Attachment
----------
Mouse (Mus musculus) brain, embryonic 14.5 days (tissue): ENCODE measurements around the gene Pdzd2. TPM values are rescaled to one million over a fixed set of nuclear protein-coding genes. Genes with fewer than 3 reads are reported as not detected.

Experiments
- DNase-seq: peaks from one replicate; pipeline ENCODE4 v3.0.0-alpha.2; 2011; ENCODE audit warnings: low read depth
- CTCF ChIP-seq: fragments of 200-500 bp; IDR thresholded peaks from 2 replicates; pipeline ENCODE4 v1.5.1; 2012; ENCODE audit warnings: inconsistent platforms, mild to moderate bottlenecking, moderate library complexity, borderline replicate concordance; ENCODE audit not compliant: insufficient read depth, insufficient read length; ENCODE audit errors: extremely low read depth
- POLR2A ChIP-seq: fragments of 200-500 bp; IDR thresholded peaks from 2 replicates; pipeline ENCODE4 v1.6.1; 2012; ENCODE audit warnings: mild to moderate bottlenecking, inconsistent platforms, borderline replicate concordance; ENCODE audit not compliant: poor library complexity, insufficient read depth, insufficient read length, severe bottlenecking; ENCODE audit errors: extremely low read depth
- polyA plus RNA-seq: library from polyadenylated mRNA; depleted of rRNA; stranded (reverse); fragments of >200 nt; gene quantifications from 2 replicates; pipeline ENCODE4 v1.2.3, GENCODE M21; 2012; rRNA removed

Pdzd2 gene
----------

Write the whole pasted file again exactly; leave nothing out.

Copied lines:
Mouse (Mus musculus) brain, embryonic 14.5 days (tissue): ENCODE measurements around the gene Pdzd2. TPM values are rescaled to one million over a fixed set of nuclear protein-coding genes. Genes with fewer than 3 reads are reported as not detected.

Experiments
- DNase-seq: peaks from one replicate; pipeline ENCODE4 v3.0.0-alpha.2; 2011; ENCODE audit warnings: low read depth
- CTCF ChIP-seq: fragments of 200-500 bp; IDR thresholded peaks from 2 replicates; pipeline ENCODE4 v1.5.1; 2012; ENCODE audit warnings: inconsistent platforms, mild to moderate bottlenecking, moderate library complexity, borderline replicate concordance; ENCODE audit not compliant: insufficient read depth, insufficient read length; ENCODE audit errors: extremely low read depth
- POLR2A ChIP-seq: fragments of 200-500 bp; IDR thresholded peaks from 2 replicates; pipeline ENCODE4 v1.6.1; 2012; ENCODE audit warnings: mild to moderate bottlenecking, inconsistent platforms, borderline replicate concordance; ENCODE audit not compliant: poor library complexity, insufficient read depth, insufficient read length, severe bottlenecking; ENCODE audit errors: extremely low read depth
- polyA plus RNA-seq: library from polyadenylated mRNA; depleted of rRNA; stranded (reverse); fragments of >200 nt; gene quantifications from 2 replicates; pipeline ENCODE4 v1.2.3, GENCODE M21; 2012; rRNA removed

Pdzd2 gene